A while back, I was in charge of organising Procurement within an organisation where these problems occurred on a daily basis.

In the beginning, a good 20-25% of all team activity would be caused by internal disputes between the two teams. Management also had to expend time and energy stepping in.

The failure demand at this organisation impacted on everyone, especially when combined with the problems that breakdown of the supply chain causes.

To resolve this, it was necessary to bring the teams together, and assign them with process improvement team members. It was their job to focus on improving processes for quality, cost and delivery.

The teams were then given the resources they needed, and allowed to see to the job in hand their own way.

The teams saw the failure demand problems within the organisation largely disappear. Category and relationship strategies were put into place, and the daily issues that had taken so much time to resolve were quickly and easily solved – without the need for slanging matches or management involvement.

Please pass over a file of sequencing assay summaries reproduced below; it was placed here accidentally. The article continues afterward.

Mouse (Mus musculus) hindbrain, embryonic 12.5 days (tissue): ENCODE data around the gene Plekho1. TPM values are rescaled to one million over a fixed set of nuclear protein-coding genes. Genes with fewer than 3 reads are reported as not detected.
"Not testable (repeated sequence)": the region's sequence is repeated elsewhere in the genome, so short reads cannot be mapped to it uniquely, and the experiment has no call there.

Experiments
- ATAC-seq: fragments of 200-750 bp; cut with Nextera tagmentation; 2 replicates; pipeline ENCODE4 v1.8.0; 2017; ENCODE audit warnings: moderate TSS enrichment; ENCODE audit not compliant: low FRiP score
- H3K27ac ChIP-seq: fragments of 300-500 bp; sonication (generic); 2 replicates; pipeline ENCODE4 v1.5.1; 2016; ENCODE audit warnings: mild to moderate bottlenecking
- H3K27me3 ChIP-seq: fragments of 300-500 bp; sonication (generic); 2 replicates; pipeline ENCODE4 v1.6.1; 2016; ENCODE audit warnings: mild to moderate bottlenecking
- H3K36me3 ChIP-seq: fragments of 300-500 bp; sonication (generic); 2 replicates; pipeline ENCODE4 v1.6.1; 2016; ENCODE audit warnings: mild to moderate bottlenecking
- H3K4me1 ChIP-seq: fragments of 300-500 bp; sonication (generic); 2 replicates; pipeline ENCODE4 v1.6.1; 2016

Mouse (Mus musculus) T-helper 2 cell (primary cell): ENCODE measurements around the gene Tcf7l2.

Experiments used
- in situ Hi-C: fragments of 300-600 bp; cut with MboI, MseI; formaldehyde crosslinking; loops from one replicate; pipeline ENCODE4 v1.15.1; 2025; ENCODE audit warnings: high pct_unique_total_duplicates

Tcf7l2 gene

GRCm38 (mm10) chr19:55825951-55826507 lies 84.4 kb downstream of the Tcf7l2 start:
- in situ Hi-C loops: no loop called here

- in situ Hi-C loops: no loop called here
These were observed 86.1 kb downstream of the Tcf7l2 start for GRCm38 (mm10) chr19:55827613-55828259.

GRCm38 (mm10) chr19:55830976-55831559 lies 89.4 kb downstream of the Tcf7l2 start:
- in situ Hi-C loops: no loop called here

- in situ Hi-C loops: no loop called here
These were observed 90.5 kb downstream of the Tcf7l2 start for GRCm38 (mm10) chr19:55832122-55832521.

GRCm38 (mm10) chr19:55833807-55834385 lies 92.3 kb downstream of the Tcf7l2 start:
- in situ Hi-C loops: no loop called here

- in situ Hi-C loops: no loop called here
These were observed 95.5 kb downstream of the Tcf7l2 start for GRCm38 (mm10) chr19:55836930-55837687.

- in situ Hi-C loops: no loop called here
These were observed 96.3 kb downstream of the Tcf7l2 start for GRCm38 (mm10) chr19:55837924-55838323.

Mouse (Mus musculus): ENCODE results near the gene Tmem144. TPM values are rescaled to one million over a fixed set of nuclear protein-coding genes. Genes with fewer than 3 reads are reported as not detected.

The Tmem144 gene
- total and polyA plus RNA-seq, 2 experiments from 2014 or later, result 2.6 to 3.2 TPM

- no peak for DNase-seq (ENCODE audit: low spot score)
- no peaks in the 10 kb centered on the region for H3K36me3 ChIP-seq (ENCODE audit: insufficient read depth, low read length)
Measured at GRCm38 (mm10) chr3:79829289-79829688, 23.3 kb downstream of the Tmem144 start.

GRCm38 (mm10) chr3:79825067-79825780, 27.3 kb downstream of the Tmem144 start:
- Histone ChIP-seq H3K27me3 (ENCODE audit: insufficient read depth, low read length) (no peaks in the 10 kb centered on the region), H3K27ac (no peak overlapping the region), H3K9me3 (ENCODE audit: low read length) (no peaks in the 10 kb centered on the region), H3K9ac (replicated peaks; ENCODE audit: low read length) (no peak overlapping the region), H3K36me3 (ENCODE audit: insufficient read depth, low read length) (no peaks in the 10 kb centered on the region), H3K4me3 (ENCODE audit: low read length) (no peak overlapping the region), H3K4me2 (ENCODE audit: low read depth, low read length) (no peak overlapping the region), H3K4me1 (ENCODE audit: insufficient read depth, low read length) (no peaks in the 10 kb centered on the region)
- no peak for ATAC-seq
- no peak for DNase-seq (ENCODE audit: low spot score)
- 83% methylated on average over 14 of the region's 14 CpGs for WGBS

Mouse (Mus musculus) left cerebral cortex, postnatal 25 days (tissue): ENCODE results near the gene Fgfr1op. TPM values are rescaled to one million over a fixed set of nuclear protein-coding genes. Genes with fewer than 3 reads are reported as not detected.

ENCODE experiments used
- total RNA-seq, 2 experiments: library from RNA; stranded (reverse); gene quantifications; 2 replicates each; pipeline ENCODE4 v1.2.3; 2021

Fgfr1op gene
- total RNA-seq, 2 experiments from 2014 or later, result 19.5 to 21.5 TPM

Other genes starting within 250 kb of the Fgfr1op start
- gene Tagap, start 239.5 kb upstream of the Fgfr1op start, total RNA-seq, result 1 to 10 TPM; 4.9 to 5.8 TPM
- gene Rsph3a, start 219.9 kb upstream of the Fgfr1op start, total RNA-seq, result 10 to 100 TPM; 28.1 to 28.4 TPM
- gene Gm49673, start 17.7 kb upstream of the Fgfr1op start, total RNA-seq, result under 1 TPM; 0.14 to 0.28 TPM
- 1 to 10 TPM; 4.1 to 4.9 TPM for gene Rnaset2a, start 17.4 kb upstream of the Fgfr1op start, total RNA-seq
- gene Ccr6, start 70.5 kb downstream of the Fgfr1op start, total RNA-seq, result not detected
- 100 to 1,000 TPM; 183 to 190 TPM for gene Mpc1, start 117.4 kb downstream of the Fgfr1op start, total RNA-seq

This small change to the structure of the organisation saw performance strengthen dramatically, the organisation deliver more than 20% cost savings, record a 25% operating budget reduction, and supplier delivery performance improve tenfold. There was also a huge reduction in product-quality related incidents, and all this was achieved in just three years.


It's my own belief that we will soon see trained service and product users managing P2P processes, instead of buyers. They will be helped in this by procurement systems that are user friendly.

These developments will see much smaller ‘professional' Procurement teams that conduct the ‘trusted commercial advisor' tasks and the strategic work.

Meanwhile, I would advise Procurement leaders to avoid looking for easy solutions through organisational shakeups, and avoid separating the buyer roles. Instead, I would suggest focussing efforts on boosting the development of day-to-day activity to stakeholders.

It’s then possible to work on strategic aims, while being wary of any failure demand that may occur between Procurement and its stakeholders.

Working seamlessly within, and between, Procurement and the business is undoubtedly the future.